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Today we continue our look into the deadly world of the Sonoran Desert, one of the most deadly (and beautiful) places on earth. We have lived here for over twenty years and are quite familiar with the creatures that haunt this desert landscape. Our goal in covering these animals is not to frighten you, but to make you aware of things that go bump in the night so you can learn to learn to avoid them. Today, we’re looking at scorpions. Arizona is home to (at best count) approximately 56 species of scorpions. There is only one scorpion that can really mess up your pet if stung - and that’s the bark scorpion.  If you live near the territory of bark scorpions, chances are excellent that you already have them in your home. When I first moved to Arizona, little bark scorpions would often catch a ride home with me after riding horses through the desert during the day. I learned first to always wear chaps while riding, second to always take my clothes off in an enclosed area prior to coming indoors, and finally to keep a vacuum and black light handy so I could find the little guys. This didn’t stop me from being stung, but I survived the ordeal with a few days of some pretty extreme pain.

Identifying the Bark Scorpion

The bark scorpion measures from one to one and a half inches in length.

  • The bark scorpion measures from one to one and a half inches in length.
  • Color is not a good way to identify this scorpion.
  • This scorpion can climb anything but clean plastic and glass. So you will find it on ceilings, cement walls, shower curtains, in clothing closets and food storage areas.
  • They are most active at night and like places that are dark and damp.
  • To find them in a house use a black light, after dark. Under the blacklight they look like the color of a green Halloween glow stick.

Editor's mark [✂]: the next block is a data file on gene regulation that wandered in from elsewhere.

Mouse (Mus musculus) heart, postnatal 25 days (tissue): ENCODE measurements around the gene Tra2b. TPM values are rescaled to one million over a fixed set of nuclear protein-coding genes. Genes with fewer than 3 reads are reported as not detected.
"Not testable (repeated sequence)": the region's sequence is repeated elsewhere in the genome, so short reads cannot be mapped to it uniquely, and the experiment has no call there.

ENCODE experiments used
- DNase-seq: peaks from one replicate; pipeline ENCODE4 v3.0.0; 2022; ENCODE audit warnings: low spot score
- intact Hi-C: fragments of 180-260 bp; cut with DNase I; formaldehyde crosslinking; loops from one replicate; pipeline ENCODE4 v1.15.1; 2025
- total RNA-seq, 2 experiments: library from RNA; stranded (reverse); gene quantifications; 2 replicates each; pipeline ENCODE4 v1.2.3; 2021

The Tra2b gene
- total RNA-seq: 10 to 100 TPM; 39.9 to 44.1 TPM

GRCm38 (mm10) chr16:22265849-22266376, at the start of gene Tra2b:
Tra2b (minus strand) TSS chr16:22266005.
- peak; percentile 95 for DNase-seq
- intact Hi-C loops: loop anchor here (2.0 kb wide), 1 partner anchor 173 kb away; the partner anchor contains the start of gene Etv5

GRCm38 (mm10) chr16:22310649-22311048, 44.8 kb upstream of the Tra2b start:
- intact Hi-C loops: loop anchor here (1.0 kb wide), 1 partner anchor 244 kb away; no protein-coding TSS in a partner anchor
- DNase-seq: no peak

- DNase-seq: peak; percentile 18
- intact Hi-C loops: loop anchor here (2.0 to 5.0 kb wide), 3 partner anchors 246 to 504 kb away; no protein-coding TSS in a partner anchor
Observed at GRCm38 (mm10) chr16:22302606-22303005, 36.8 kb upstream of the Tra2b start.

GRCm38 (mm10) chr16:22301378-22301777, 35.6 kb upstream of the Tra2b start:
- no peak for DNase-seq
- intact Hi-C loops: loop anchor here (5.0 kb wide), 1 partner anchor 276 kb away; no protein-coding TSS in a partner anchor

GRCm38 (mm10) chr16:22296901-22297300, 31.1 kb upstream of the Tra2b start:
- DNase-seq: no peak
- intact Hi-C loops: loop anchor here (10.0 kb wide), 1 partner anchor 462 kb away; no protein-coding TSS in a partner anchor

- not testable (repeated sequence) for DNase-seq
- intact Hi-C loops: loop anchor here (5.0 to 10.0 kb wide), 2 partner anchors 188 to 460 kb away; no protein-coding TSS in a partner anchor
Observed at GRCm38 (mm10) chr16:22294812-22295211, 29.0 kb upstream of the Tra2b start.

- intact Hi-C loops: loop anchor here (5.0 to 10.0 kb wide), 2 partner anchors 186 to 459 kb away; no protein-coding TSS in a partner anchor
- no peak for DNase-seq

How Scorpions Sting

Scorpions use their pincers to grasp their prey, then arch their tail over their body to drive a stinger into the prey. This releases their venom just as effectively as a hypodermic needle. Interestingly enough, you could be stung by the scorpion as many times as it decides to sting you.

Scorpions can voluntarily regulate how much venom to inject with each sting. The striated muscles in the stinger allows regulation of the amount of venom ejected, which is usually 0.1-0.6 mg.

The good news (I know, you’re laughing…) is that if the entire supply of venom is used, several days must elapse before the supply is replenished. So, hey - that’s something.

Your pets and the scorpion

Your Pets and the Scorpion

Most animals recover without a problem. Some animals, however, will have a more severe reaction, showing signs of neurologic, cardiovascular and pulmonary collapse.

Your Cats and Scorpions

First let me address cats because there is a myth out there that cats are immune to scorpion stings. This is absolutely not true. However, there are a few reasons why a cat may be less likely to die from a sting.

1. Scorpions don’t want to sting you - they want to escape. Since cats so often like to play with their prey, the scorpions will first try to run away.

2. Scorpions will release a “warning” venom which is designed to be painful, but not deadly. Usually cats will release the scorpion or refuse to play with it, giving the scorpion time to crawl away.

3. Cats are faster than humans and they can often kill a scorpion before it has a chance to sting.

4. Cats are much better at hiding pain than any other animal. They will often not show symptoms until it is too late. This is why it’s important to watch your cats carefully in Arizona.

This does not mean that cats are immune, and indeed, we have heard of many cats being stung and receiving veterinary care.

The University of Arizona recently did a study in conjunction with the Arizona Poison and Drug Information Center (keep their number on hand while in Arizona - it's 1-800-222-1222 and it's a 24/7 number). They were only able to gather data on seven cats during this study.